• Tron Lines: This seems to be a recurring feature of Allagan technology. Amon's cape is covered with glowing blue lines, as is Xande's body.
  • Troubling Unchildlike Behavior: Lalafells can provoke this reaction among players. While the Lalafells you interact with are undoubtedly adults, it can be a little jarring to hear them talk dirty or act ruthless, which many of them, especially in The Syndicate, frequently do.
    • The touched slyphs kind of fall into this despite their cute fairy appearance, they totally fine with threatening or trying to kill. One beast tribe quest has one tell you they're going to gouge your eyes out.
  • True Companions: The Heaven's Ward have this dynamic, particularly Janlenoux and Adelphel. They're villains, and the group contains a couple of genuine scumbags, but they ultimately seem to be of one mind and lay down their lives together for Thordan's sake.
    Ser Adelphel: With me, Ser Janlenoux!
    Ser Janlenoux: Ever and always, brother!
  • True Neutral:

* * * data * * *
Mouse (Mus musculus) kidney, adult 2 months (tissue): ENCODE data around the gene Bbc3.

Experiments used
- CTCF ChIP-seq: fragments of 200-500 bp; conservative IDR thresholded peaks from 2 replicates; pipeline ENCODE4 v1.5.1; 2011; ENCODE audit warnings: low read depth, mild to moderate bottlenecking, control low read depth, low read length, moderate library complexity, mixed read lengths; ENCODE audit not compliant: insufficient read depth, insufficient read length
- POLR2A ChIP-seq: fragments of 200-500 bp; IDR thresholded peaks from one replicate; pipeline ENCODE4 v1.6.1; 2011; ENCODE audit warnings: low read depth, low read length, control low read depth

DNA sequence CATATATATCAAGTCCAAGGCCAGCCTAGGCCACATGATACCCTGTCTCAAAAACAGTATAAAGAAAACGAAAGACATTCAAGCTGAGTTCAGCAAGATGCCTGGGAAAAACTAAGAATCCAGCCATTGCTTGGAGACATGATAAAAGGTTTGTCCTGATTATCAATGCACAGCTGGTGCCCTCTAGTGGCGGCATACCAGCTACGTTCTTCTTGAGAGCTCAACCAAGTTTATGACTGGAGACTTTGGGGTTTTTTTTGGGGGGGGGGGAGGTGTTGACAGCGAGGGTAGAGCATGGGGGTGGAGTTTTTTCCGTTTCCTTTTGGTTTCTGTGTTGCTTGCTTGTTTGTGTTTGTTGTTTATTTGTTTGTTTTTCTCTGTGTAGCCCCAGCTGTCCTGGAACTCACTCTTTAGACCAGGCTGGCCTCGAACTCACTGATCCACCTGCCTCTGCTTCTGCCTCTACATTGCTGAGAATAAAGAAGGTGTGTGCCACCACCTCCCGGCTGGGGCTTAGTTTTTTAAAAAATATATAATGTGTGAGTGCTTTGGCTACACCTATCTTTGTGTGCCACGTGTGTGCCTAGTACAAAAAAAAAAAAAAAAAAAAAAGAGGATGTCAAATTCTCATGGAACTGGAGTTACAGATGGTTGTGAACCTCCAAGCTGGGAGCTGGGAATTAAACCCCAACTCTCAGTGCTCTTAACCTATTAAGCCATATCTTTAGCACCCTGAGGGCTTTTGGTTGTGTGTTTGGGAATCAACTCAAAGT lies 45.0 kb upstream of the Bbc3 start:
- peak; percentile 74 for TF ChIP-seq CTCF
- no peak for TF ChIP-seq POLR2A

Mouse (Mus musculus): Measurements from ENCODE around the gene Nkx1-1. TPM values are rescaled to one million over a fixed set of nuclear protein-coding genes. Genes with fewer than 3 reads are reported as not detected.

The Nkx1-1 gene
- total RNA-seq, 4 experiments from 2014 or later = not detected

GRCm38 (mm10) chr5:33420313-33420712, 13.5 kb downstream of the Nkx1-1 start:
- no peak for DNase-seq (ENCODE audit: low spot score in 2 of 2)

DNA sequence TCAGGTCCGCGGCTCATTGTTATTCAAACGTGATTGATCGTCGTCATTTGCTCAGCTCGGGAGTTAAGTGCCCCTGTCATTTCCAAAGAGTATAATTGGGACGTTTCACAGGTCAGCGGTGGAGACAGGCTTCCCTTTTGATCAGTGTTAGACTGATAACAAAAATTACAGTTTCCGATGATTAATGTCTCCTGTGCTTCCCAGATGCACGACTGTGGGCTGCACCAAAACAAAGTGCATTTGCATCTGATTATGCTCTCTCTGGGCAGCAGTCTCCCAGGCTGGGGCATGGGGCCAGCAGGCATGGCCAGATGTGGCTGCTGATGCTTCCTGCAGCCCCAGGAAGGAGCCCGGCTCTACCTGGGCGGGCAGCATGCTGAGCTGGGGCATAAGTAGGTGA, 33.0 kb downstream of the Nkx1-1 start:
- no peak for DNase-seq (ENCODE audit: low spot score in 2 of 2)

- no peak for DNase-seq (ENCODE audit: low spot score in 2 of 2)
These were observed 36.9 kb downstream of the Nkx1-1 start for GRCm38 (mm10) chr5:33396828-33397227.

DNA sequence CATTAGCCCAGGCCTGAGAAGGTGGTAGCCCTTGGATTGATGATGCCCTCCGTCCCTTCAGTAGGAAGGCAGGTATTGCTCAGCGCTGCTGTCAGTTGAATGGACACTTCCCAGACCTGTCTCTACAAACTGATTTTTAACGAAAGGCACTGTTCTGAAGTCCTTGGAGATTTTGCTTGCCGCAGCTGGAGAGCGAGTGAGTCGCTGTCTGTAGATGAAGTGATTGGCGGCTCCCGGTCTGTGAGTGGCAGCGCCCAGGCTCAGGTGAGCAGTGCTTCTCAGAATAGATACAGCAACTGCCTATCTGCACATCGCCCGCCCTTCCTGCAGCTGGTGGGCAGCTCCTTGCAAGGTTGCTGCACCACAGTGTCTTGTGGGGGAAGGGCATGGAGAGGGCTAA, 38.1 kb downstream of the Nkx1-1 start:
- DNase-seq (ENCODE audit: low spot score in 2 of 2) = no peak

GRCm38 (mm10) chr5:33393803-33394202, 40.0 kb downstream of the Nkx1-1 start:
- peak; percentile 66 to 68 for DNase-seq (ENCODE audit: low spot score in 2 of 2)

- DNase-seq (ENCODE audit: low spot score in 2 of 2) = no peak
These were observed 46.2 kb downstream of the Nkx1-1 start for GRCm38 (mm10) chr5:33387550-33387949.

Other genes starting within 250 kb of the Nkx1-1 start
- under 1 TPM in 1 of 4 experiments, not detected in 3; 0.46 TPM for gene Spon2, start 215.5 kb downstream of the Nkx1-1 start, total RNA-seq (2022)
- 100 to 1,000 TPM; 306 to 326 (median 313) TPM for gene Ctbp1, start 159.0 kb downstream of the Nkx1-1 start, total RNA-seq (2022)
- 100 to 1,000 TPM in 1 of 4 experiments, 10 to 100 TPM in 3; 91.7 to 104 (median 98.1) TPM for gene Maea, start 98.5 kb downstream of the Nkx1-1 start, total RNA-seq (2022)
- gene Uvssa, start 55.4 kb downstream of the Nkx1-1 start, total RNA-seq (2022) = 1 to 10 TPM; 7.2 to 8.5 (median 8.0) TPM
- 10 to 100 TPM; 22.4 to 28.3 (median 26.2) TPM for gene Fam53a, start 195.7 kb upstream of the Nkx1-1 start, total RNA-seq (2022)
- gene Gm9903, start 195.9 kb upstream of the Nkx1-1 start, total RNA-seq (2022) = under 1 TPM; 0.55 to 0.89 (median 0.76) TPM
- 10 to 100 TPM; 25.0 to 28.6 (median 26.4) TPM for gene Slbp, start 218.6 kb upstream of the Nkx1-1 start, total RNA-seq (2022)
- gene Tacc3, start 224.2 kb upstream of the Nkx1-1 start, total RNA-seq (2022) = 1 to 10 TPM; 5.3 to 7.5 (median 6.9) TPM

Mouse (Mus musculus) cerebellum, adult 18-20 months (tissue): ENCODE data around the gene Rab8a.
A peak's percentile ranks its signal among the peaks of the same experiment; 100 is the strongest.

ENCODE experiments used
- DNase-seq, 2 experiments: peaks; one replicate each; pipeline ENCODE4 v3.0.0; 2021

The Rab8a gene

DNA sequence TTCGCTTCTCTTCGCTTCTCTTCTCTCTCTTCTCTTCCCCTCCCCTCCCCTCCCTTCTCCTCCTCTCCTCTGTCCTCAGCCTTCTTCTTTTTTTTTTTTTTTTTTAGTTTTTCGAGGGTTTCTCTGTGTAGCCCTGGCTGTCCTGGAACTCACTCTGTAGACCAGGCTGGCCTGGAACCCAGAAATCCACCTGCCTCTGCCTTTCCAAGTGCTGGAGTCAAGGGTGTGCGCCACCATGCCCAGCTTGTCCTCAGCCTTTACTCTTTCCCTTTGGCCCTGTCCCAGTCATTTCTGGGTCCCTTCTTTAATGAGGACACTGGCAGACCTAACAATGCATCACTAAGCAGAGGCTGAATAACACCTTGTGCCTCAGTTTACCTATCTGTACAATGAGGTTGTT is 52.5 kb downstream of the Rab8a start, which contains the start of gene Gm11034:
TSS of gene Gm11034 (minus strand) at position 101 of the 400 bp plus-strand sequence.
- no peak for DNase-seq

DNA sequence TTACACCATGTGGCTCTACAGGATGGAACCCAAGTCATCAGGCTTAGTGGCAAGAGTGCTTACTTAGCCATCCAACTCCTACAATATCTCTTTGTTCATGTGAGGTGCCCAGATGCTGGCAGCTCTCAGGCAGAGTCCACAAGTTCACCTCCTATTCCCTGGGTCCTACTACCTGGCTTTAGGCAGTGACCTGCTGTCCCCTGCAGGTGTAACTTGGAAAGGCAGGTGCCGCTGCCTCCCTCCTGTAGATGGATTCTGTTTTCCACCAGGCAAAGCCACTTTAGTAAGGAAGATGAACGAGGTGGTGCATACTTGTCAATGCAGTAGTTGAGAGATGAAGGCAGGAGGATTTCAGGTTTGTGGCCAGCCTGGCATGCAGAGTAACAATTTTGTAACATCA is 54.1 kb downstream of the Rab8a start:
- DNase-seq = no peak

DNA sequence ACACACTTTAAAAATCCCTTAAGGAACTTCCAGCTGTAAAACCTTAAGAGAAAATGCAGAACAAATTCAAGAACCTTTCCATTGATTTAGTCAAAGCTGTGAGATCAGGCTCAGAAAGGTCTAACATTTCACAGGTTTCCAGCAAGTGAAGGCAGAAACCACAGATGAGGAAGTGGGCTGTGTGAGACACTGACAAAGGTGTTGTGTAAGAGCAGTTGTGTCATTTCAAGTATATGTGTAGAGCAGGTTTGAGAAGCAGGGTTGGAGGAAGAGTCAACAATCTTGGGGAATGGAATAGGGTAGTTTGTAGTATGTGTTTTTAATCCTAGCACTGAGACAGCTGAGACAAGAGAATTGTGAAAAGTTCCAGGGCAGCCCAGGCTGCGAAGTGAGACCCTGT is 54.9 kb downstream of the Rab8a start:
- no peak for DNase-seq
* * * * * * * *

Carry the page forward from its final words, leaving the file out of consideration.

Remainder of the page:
• In-Universe, Sharlayans are agreed to be this by everyone else. They accumulate knowledge for knowledge's sake, but as Urianger notes when posthumously talking about Moenbryda's reasons for coming to Eorzea, he mentions that Louisoix choosing to leave Sharlayan and share their knowledge with the outside world, even to prevent a world-ending disaster, was considered such a breach of their morality that he went from one of the biggest members of their society to a social pariah. In Heavensward, you learn while training as an Astrologian that the Sharlayans are SO neutral, that they treat anyone leaving for any reason as reason to outcast them at best, and outright kill them at worst, due to their leadership being xenophobes who throw around the same "savages" mentality as the Garleans and believe their knowledge is theirs and no-one elses.